Physicians' Academy for Cardiovascular Education

Addition of liraglutide reverses insulin-induced weight gain

de Wit HM et al., Diabetologia. 2014 - Diabetologia. 2014 Jun 20

 

Liraglutide reverses pronounced insulin-associated weight gain, improves glycaemic control and decreases insulin dose in patients with type 2 diabetes: a 26 week, randomised clinical trial (ELEGANT)

 
de Wit HM, Vervoort GM, Jansen HJ et al.,
Diabetologia. 2014 Jun 20. [Epub ahead of print]
 

Background

Although insulin therapy is safe and efficacious in improving glycaemic control, it may induce weight gain. Interindividual differences in weight changes are large, even including weight loss in some [1].
This undesirable effect occurs within the first 9-12 months of insulin therapy [1-3], thus a therapy that limits weight gain within this time frame is desirable.
Glucagon-like peptide-1 (GLP-1) analogues stimulate insulin secretion, suppress glucagon release, and reduce food intake, thereby improving glycaemic control and weight loss in type 2 diabetes (T2DM) [9-15]. Addition of GLP-1 analogues to insulin therapy may thus have advantages to reverse insulin-induced weight gain. It is, however, important to select the patients that will likely benefit most, due to the price and gastrointestinal side-effects of GLP-1 analogues. Long-term safety and efficacy data are not yet available and clinically relevant treatment strategies have not been sufficiently compared yet.
This study therefore compared addition of a GLP-1 analogue (liraglutide) to insulin therapy with the standard approach (continuation and intensification of insulin), in its ability to reverse pronounced insulin-induced weight gain, while maintaining glycaemic control in T2DM patients. 47 Patients were randomised to liraglutide or standard therapy. Most participants were obese (mean BMI: 33 kg/m2), with fair glucose regulation (mean HbA1c: 7.4%). On average, they had gained 7.1 kg while on insulin treatment.
 

Main results

  • After 26 weeks of treatment with liraglutide, body weight had decreased by 4.5+0.5 kg, while it had increased by 0.9+0.6 kg with standard therapy (maximum likelihood mean difference: -5.2, 95%CI: -6.7 to -3.6 kg, P<0.001), corresponding to a between-group difference in BMI of -1.7+0.3 kg/m2.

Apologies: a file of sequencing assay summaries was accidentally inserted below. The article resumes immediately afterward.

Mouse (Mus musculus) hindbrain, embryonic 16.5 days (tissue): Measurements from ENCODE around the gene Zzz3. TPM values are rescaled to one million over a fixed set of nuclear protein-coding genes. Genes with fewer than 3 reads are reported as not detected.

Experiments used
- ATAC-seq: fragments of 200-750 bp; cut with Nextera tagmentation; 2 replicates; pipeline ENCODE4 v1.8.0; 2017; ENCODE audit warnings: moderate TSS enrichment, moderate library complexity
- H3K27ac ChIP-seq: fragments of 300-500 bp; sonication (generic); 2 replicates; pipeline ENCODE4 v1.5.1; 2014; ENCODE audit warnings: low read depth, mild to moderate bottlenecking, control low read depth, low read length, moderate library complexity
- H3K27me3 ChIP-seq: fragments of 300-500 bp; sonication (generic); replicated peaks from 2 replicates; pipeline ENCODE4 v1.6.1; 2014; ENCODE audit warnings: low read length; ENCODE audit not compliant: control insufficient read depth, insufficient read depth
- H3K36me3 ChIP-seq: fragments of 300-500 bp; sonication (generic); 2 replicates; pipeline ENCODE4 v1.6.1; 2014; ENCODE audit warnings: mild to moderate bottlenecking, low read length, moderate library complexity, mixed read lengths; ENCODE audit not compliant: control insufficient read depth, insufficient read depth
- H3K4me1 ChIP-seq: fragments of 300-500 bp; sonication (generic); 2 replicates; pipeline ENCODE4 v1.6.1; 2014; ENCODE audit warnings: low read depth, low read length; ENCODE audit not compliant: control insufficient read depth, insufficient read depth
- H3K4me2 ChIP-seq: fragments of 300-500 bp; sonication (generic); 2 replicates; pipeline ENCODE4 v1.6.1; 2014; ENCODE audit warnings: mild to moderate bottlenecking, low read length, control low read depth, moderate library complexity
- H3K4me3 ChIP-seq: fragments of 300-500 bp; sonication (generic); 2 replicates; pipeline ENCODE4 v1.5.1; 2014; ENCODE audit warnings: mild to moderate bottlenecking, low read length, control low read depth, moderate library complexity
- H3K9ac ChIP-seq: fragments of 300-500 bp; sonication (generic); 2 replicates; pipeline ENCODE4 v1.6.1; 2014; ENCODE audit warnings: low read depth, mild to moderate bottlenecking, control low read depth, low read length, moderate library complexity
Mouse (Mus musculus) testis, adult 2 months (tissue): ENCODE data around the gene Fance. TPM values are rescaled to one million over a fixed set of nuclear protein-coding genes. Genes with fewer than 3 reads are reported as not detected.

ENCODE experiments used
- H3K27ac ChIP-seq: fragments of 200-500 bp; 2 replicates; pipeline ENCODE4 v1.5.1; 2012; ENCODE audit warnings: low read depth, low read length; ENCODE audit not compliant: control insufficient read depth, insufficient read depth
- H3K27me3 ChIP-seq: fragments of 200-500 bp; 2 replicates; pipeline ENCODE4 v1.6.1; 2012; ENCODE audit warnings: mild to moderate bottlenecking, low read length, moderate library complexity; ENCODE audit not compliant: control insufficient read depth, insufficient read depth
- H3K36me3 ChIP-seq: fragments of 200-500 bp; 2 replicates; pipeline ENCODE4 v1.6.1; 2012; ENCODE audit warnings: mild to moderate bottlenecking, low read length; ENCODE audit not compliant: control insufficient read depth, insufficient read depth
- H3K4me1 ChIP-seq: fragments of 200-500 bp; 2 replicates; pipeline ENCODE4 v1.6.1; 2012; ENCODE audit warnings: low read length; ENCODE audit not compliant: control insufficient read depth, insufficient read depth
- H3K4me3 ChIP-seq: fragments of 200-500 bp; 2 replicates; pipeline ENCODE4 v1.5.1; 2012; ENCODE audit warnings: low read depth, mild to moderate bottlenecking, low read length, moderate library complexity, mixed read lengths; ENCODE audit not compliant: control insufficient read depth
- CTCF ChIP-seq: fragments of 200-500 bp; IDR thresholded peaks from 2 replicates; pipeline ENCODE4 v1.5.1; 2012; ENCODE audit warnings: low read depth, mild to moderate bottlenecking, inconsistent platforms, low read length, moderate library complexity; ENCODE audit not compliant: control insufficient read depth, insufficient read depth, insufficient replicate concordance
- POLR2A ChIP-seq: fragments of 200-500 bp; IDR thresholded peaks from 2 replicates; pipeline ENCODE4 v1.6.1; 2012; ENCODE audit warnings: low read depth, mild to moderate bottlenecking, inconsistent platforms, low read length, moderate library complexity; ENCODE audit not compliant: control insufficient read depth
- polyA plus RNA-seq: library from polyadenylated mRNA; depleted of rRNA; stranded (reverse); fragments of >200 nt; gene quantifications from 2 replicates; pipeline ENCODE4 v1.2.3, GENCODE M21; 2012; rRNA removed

• HbA1c decreased by 0.77+0.11% with liraglutide, while it increased by 0.01+0.12% with standard therapy (maximum likelihood mean difference: -0.74%, 95%CI: -1.08% to -0.41%, P<0.001).
  • 19 patients (73%) in the liraglutide group vs. 7 (29%) in the standard therapy group reached HbA1c > 7.0% (p<0.004).
  • Insulin dose was lowered by 29+3 U/day (-55.7+4.1%) with liraglutide, while it increased by 5+3 U/day (+11.8+4.4%) with insulin (maximum likelihood mean difference: -33u/day, 95%CI: -41 to -25 U/day, P<0.001).
  • Adverse gastrointestinal events (decreased appetite, dyspepsia, constipation and nausea) were common, but mild-to-moderate in severity, and they often resolved after the first 4-8 weeks. At week 26, only 9 (35%) liraglutide-treated patients reported any gastrointestinal complaints. No serious adverse events were reported. 5 patients (19%) in the liraglutide  group could discontinue insulin therapy.
  • No changes in average total energy expenditure and physical activity, or quality of life were observed between the two treatment groups.
 
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Conclusion

The results of the ELEGANT study show that addition of the GLP-1 analogue liraglutide to insulin, in fairly well-regulated patients with pronounced insulin-induced weight gain, yields reversal of weight gain, while continuation and intensification of insulin therapy led to further weight gain. Although it was not the aim of this study to alter glycaemic control, HbA1c decreased. Thus, glycaemic control was maintained or improved, while weight loss was induced.
Adverse gastrointestinal events were mild-to-moderate and temporary for most patients, thus addition of liraglutide seems an attractive strategy to reverse weight gain in T2DM patients with pronounced insulin-induced weight gain.
Not all patients responded to therapy, but those who did, showed an effect within 12-16 weeks. Thus, a trial period of 3 months may be a suitable approach to test the efficacy of liraglutide in an individual patient.
 
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